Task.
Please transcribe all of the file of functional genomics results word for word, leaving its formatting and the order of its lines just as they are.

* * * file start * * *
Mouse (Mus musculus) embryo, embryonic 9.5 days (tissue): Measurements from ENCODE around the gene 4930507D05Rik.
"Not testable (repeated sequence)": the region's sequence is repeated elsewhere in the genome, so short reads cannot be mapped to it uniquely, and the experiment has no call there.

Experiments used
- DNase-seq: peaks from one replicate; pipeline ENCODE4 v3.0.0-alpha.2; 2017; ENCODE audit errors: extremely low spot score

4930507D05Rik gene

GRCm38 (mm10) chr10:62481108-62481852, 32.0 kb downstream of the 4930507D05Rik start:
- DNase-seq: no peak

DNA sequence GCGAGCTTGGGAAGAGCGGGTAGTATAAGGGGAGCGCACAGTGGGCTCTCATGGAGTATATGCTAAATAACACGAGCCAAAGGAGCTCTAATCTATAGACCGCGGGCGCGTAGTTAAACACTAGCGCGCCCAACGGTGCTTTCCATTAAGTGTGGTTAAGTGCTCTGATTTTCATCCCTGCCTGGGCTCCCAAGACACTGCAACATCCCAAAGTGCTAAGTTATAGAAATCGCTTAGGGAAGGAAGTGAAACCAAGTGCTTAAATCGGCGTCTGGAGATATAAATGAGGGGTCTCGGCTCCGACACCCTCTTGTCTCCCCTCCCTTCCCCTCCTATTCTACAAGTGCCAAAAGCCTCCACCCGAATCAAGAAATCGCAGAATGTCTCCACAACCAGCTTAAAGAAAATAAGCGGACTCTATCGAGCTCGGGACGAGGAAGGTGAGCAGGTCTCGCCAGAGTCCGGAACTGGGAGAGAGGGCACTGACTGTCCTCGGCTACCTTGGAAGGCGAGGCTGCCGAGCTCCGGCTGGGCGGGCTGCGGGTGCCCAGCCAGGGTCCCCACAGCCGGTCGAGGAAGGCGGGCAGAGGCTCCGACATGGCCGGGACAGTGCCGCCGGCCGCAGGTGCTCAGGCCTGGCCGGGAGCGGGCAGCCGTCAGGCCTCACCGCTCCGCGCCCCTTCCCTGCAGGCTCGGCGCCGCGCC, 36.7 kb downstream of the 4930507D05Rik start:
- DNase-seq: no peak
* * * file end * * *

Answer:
Mouse (Mus musculus) embryo, embryonic 9.5 days (tissue): Measurements from ENCODE around the gene 4930507D05Rik.
"Not testable (repeated sequence)": the region's sequence is repeated elsewhere in the genome, so short reads cannot be mapped to it uniquely, and the experiment has no call there.

Experiments used
- DNase-seq: peaks from one replicate; pipeline ENCODE4 v3.0.0-alpha.2; 2017; ENCODE audit errors: extremely low spot score

4930507D05Rik gene

GRCm38 (mm10) chr10:62481108-62481852, 32.0 kb downstream of the 4930507D05Rik start:
- DNase-seq: no peak

DNA sequence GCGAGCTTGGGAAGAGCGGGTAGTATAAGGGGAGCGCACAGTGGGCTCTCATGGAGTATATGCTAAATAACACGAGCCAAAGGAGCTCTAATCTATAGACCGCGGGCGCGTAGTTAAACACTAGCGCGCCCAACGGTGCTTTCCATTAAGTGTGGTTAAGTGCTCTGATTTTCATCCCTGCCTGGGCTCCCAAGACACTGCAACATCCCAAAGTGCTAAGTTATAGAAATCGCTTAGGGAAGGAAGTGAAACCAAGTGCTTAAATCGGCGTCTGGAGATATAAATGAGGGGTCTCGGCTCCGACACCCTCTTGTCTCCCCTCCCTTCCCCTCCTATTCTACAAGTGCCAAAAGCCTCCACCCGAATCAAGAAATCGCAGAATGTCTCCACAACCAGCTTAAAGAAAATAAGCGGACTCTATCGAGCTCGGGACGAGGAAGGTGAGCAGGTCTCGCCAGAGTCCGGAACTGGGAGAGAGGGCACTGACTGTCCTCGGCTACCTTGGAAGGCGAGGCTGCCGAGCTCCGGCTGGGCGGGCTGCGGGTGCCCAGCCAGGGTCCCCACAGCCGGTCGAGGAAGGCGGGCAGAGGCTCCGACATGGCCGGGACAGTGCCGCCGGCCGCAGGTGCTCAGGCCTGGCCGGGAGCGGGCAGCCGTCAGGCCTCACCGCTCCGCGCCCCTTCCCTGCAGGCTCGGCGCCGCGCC, 36.7 kb downstream of the 4930507D05Rik start:
- DNase-seq: no peak